Multithreading in VB.NET


Multithreading is new to VB developer, VB developer always wanted this feature in the language and its there in VB .NET.

One of the many great features in Windows 95 and Windows NT is multiple threads. The power of multithreaded programming requires responsible programming. It's up to you to ensure that the CPU switching between threads won't cause bad things to happen. For example, you might have data (such as a linked list) that can be accessed by more than one thread. Your code needs to ensure that a threads switch at the wrong moment won't leave your data in an inconsistent state. You prevent threads-switching problems by using synchronization objects.


One or more threads run in an AppDomain. An AppDomain is a runtime representation of a logical process within a physical process. A thread is the basic unit to which the operating system allocates processor time. Each AppDomain is started with a single thread, but can create additional threads from any of its threads.

Each thread maintains exception handlers, a scheduling priority, and a set of structures the system will use to save the thread context until it is scheduled. The thread context includes the thread's set of machine registers and stack, in the address space of the thread's process.

Operating systems that support preemptive multitasking create the effect of simultaneous execution of multiple threads from multiple processes. On a multiprocessor computer, some operating systems that are multi-processor aware can simultaneously execute as many threads as there are processors on the computer.

A multitasking operating system divides the available processor time among the processes or threads that need it. The system is designed for preemptive multitasking; it allocates a processor time slice to each thread it executes. The currently executing thread is suspended when its time slice elapses, allowing another thread to run. When the system switches from one thread to another, it saves the thread context of the preempted thread and restores the saved thread context of the next thread in the queue.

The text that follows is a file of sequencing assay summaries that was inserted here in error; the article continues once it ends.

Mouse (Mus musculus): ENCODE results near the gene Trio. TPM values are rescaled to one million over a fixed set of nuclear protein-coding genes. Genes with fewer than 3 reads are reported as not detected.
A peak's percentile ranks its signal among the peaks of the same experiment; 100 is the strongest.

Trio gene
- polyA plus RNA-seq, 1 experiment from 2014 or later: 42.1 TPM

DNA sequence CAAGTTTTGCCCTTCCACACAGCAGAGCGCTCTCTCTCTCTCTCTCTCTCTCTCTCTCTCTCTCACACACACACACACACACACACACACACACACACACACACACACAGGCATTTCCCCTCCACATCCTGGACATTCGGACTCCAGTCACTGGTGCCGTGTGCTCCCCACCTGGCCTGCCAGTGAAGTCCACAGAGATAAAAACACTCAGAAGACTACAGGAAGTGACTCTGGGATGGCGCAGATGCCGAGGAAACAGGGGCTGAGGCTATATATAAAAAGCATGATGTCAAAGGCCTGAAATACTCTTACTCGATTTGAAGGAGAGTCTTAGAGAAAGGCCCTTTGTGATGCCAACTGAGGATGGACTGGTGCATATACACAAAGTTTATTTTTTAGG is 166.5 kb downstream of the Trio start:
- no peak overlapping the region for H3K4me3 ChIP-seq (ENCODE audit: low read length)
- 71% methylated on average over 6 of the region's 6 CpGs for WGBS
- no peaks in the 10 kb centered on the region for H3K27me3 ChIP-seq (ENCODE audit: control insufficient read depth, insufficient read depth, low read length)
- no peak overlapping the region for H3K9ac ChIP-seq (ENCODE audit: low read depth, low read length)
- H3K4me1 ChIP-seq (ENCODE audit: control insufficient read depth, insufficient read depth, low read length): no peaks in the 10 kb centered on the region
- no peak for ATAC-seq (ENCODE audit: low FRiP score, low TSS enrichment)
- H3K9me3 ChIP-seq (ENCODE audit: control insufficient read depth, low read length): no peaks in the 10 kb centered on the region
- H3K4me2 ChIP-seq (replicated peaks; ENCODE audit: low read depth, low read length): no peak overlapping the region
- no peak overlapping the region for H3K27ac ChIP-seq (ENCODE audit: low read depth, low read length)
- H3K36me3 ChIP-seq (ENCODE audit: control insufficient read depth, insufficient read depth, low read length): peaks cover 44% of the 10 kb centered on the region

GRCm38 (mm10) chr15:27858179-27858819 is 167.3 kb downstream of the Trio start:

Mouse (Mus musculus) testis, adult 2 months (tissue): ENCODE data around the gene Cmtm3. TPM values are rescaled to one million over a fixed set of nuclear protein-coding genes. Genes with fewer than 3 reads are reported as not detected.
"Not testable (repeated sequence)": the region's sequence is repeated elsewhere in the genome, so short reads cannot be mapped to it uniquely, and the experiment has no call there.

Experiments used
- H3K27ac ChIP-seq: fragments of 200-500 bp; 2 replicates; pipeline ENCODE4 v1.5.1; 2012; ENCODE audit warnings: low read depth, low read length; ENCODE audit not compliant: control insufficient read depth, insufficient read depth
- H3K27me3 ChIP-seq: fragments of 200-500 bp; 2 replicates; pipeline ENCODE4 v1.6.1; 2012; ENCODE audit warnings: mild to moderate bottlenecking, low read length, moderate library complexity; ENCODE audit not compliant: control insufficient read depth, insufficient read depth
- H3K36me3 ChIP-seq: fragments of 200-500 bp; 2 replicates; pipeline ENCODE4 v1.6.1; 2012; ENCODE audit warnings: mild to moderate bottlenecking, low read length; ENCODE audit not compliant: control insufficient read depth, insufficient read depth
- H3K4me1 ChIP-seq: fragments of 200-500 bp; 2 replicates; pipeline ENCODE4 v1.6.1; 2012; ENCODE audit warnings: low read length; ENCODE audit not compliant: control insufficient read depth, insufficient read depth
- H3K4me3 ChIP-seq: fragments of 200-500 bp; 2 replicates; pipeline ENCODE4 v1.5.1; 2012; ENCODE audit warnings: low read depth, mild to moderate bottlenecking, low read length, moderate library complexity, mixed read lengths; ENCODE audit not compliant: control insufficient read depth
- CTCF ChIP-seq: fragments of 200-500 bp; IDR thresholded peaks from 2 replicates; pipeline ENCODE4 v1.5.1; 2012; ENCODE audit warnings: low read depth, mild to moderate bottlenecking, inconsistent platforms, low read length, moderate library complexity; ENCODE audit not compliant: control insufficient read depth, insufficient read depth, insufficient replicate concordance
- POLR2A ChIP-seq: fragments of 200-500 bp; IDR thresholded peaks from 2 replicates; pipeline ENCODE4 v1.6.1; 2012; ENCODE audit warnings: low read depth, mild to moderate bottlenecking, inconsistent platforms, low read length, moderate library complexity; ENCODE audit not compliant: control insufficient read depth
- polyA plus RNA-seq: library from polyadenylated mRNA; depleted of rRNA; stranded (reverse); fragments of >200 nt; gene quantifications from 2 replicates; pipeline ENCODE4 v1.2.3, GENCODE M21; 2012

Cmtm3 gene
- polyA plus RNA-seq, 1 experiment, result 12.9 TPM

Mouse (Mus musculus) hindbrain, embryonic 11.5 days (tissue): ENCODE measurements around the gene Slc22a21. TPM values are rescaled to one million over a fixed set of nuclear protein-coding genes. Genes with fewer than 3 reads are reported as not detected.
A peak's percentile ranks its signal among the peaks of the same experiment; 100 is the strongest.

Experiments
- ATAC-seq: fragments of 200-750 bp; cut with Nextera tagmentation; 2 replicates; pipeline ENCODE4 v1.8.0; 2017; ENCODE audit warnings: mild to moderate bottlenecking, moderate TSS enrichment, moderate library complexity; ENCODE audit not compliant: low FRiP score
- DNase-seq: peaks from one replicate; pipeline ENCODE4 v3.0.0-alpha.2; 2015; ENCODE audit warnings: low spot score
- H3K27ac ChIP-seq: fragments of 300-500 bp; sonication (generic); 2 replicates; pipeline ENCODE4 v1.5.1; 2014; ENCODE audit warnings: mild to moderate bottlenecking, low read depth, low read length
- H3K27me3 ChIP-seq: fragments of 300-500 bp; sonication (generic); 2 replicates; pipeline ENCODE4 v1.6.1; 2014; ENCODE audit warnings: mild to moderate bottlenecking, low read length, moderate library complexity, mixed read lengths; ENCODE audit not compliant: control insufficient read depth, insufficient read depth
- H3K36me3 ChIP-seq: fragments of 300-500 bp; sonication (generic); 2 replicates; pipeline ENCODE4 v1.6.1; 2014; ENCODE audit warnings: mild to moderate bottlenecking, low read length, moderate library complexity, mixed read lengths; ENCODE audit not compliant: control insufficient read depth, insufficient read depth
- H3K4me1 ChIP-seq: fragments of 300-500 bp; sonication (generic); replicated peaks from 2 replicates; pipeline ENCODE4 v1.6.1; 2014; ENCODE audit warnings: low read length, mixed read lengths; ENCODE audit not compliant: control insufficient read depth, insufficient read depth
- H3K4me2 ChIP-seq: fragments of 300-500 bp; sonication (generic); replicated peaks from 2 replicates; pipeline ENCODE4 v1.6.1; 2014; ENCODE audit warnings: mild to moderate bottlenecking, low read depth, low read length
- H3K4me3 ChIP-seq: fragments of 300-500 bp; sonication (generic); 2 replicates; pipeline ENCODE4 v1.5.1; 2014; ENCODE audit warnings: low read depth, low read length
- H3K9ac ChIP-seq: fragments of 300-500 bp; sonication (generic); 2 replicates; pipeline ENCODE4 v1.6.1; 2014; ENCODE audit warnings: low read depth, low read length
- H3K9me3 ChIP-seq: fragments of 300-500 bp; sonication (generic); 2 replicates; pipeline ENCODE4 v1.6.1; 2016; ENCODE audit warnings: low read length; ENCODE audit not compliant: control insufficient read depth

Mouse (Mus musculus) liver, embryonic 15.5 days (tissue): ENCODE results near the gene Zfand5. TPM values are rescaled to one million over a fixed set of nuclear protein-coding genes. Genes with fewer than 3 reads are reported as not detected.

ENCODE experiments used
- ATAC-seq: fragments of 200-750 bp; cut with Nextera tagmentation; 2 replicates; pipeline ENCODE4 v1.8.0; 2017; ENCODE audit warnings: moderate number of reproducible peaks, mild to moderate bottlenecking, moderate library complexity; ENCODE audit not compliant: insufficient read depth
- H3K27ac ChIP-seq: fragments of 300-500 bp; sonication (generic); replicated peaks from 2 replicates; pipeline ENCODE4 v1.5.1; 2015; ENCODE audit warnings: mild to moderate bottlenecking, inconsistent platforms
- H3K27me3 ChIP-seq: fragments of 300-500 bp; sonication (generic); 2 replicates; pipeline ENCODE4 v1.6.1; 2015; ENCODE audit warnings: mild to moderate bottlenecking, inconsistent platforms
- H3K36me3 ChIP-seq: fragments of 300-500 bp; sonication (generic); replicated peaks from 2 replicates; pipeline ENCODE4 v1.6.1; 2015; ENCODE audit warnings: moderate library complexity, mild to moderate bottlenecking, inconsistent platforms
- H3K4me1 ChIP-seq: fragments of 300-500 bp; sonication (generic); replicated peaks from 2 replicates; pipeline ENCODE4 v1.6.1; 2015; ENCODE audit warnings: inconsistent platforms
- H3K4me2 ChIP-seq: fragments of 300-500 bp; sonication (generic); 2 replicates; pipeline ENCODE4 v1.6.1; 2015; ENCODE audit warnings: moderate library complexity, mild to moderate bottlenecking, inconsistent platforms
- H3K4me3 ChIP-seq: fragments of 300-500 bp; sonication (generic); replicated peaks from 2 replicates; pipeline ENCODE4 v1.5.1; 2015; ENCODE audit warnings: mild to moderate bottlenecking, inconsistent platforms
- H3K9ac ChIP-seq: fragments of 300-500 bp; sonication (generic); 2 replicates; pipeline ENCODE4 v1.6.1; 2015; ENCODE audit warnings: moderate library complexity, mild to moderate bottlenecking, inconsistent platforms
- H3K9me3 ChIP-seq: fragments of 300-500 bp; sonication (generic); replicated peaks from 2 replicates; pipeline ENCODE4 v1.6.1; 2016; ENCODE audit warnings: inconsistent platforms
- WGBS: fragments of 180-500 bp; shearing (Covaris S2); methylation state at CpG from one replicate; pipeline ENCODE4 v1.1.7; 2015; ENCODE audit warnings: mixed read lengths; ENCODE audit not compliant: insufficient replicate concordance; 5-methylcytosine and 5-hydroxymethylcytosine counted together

Synchronizing resource access between threads is a common problem when writing multithreaded applications. Having two or more threads simultaneously access the same data can lead to undesirable and unpredictable results. For example, one thread could be updating the contents of a structure while another thread is reading the contents of the same structure. It is unknown what data the reading thread will receive: the old data, the newly written data, or possibly a mixture of both. .NET provides a number of synchronization and synchronization access classes to aid in solving this problem. 

This article explains the Monitor class available and how to use them to create thread-safe classes in a typical multithreaded application.


  • Monitors are associated with an object on demand.
  • Monitors are unbound i.e. can be called directly from any Context. 
  • Monitors cannot be instantiated; they are associated with an object.
Monitors expose the ability to take and release the sync block lock on an object on demand via Enter, TryEnter and Exit. The Monitor Wait, Pulse and PulseAll methods are related to SyncBlocks. It is necessary to be in a synchronized region on an object before calling Wait or Pulse on that object. Wait releases the lock if it is held and waits to be notified. When Wait is notified, it returns and has obtained the lock again. Notify signals for next thread in wait queue to proceed.

Monitor.Wait(b, 1000)
. . . ' do some work

How to run?

This is a console application, which demonstrates the Multithreading capability of .NET in Visual Basic.

This is a banking application which demonstrate the use of synchronization, to see why synchronization is necessary comment the Monitor.Enter(Me) and Monitor.Exit(Me), the result will vary and u will get the feel why synchronization is needed.

Up Next
    Ebook Download
    View all
    View all